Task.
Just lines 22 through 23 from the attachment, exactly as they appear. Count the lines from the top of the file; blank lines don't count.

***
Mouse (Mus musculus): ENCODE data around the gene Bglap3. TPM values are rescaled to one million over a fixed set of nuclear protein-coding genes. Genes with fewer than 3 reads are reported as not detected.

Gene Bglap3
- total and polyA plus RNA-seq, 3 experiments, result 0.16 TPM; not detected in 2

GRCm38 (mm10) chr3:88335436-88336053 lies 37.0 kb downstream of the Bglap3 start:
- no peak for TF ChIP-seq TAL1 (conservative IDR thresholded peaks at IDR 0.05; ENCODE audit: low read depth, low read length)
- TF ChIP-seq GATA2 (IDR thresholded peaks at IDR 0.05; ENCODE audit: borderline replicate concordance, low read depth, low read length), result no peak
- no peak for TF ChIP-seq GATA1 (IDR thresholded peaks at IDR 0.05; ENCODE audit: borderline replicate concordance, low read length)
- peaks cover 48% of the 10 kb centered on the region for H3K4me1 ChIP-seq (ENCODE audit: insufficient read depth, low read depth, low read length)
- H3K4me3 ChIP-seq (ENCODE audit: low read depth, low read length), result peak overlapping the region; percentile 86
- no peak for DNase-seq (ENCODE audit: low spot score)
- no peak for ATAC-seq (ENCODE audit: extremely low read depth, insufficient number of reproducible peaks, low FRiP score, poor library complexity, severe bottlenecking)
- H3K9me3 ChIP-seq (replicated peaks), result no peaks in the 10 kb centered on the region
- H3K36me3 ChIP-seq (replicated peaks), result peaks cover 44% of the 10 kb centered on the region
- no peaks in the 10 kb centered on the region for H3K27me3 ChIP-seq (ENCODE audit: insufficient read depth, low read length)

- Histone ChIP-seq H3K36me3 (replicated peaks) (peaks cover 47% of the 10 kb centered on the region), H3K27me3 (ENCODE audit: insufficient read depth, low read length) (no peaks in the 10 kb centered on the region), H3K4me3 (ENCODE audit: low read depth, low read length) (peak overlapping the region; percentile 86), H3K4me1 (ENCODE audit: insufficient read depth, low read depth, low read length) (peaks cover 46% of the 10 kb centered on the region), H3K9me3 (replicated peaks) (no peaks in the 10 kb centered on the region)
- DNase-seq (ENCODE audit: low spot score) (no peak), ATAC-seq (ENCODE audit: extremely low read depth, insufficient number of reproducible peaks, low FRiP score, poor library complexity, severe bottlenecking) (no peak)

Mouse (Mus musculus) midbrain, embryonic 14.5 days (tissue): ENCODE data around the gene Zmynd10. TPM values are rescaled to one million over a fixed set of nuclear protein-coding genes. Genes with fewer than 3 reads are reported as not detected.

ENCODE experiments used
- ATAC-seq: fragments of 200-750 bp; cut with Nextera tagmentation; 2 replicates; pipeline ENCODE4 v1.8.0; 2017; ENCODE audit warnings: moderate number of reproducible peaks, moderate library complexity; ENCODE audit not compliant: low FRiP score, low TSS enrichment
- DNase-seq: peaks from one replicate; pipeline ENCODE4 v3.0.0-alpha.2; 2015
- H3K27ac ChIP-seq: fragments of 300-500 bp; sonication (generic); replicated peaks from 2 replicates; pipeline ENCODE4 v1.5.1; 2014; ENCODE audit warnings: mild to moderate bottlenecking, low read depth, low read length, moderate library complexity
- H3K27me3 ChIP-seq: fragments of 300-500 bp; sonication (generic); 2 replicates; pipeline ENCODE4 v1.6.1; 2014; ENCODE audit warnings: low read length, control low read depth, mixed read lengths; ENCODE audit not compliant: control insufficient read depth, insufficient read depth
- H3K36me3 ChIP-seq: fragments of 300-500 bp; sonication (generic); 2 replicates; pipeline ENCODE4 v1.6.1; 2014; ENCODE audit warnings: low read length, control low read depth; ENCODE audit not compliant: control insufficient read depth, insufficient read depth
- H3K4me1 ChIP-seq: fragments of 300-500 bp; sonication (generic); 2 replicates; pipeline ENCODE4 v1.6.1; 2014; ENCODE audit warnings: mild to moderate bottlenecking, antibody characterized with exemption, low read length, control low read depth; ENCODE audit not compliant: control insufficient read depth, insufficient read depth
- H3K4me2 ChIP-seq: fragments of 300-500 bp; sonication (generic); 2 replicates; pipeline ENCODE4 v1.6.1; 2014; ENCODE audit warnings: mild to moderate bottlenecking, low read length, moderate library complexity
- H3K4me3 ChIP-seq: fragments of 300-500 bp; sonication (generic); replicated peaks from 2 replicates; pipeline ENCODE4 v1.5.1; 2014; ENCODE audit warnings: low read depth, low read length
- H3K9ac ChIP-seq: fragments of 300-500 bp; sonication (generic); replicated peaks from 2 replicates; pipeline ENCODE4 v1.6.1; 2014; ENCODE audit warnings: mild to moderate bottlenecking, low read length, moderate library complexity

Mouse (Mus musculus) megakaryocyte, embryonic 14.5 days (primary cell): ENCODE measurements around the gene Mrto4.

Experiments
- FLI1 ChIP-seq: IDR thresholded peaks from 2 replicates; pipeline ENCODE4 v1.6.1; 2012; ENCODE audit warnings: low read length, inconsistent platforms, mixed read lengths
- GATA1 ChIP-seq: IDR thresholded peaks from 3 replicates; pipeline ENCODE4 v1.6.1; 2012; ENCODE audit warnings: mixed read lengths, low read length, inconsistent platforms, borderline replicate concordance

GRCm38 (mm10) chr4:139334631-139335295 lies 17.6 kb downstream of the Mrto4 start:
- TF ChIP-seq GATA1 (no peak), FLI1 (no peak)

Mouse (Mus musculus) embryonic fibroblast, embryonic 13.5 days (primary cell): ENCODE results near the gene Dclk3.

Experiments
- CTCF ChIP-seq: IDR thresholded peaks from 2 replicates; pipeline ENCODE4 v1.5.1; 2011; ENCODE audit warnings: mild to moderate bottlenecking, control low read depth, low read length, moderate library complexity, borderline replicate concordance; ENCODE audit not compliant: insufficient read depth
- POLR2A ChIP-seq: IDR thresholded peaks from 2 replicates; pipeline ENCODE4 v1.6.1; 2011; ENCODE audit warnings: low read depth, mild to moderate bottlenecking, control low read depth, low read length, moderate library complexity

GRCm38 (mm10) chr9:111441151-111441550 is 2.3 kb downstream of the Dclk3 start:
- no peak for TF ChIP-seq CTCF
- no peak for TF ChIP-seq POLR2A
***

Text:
- H3K27me3 ChIP-seq: fragments of 300-500 bp; sonication (generic); 2 replicates; pipeline ENCODE4 v1.6.1; 2014; ENCODE audit warnings: low read length, control low read depth, mixed read lengths; ENCODE audit not compliant: control insufficient read depth, insufficient read depth
- H3K36me3 ChIP-seq: fragments of 300-500 bp; sonication (generic); 2 replicates; pipeline ENCODE4 v1.6.1; 2014; ENCODE audit warnings: low read length, control low read depth; ENCODE audit not compliant: control insufficient read depth, insufficient read depth